The Procedure Suites, formerly known as Minor Surgery, was upgraded in December 2006 as part of our goals to improve patient service.
The procedures currently performed at the Procedure Suites are:
A procedure that involves obtaining a tissue specimen for microscopic analysis to establish a precise diagnosis.
A procedure in which a skin abnormality and a thin layer of surrounding skin are removed with a small blade for examination under a microscope. Stitches are not needed with this procedure.
The removal of tissue or growths from a body cavity by scraping with a curette.
Incision and drainage
Incision is the cutting of or into body tissues.
Drainage is the removal of fluid or purulent material from a wound, sore or cavity.
Skin grafting and flap
A skin graft is a patch of skin that is surgically removed from one area of the body and transplanted to another area.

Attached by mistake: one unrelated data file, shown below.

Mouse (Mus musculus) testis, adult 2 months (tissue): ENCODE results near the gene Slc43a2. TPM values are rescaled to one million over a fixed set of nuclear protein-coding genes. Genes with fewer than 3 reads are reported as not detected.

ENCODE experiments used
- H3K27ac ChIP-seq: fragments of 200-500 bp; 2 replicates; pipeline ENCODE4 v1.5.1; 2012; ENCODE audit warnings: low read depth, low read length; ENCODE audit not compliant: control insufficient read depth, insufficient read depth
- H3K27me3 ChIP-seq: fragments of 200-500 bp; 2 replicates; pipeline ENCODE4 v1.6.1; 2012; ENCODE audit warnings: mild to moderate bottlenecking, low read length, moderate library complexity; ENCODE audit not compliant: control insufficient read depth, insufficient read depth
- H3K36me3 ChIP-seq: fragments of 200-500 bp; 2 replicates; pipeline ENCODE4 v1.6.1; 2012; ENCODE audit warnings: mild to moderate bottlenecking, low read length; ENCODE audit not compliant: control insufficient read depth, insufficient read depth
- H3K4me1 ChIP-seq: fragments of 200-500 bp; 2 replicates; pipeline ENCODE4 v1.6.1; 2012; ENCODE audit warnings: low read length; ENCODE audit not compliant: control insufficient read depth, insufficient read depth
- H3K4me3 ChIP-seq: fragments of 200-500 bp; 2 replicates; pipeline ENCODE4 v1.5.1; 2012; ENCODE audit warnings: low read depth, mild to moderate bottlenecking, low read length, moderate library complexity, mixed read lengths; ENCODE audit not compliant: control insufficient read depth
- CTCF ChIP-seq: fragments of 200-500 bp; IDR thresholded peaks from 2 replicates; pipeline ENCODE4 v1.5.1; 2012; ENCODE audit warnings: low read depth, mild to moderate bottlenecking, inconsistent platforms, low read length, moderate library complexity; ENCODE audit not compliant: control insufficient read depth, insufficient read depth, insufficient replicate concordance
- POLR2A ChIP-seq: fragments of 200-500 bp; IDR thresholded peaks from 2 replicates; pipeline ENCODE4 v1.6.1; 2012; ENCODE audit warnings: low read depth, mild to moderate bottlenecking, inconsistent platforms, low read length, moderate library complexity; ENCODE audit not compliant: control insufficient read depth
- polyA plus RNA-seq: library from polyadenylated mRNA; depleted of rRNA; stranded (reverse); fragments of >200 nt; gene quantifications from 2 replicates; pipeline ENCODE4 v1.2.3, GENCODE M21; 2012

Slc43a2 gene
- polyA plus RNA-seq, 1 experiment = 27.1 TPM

A skin flap consists of skin and subcutaneous tissue that survives based on its own blood supply. A skin flap is used for wound coverage when inadequate vascularity of the wound bed prevents skin graft survival.
Surgical Excision refers to “cutting” out of a skin lesion (growth). Some of the commonest lesions which are excised are moles, cysts and xanthelasma (cholesterol deposits).
Excision involves local anaesthesia and stitching of the skin. The stitches are removed after 1-2 weeks. The resulting line scar will heal and improve with time.
Electrosurgery is the use of an electric device for removing small superficial skin growths, such as viral warts, seborrhoeic keratoses (age growths) and skin tags. This requires cream or local anaesthesia. Crusts will be formed on the surface of the skin which will peel off sponstaneously.
Mohs Micrographic Surgery for Skin Cancers
Mohs Micrographic Surgery for Skin Cancers is a single procedure that is superior to other cancer removal techniques (standard excision, curettage, laser ablation, cryotherapy etc) because it uses the most complete and accurate method for microscopically checking all of the surgical margins of the resected tissue. Through successive stages, the technique allows the surgeon to trace out and extirpate “silent” extensions of tumor in a precise fashion. Thus, the cancer can be completely removed with a high degree of confidence, the highest possible cure rate and only a minimum of uninvolved surrounding tissue need be resected.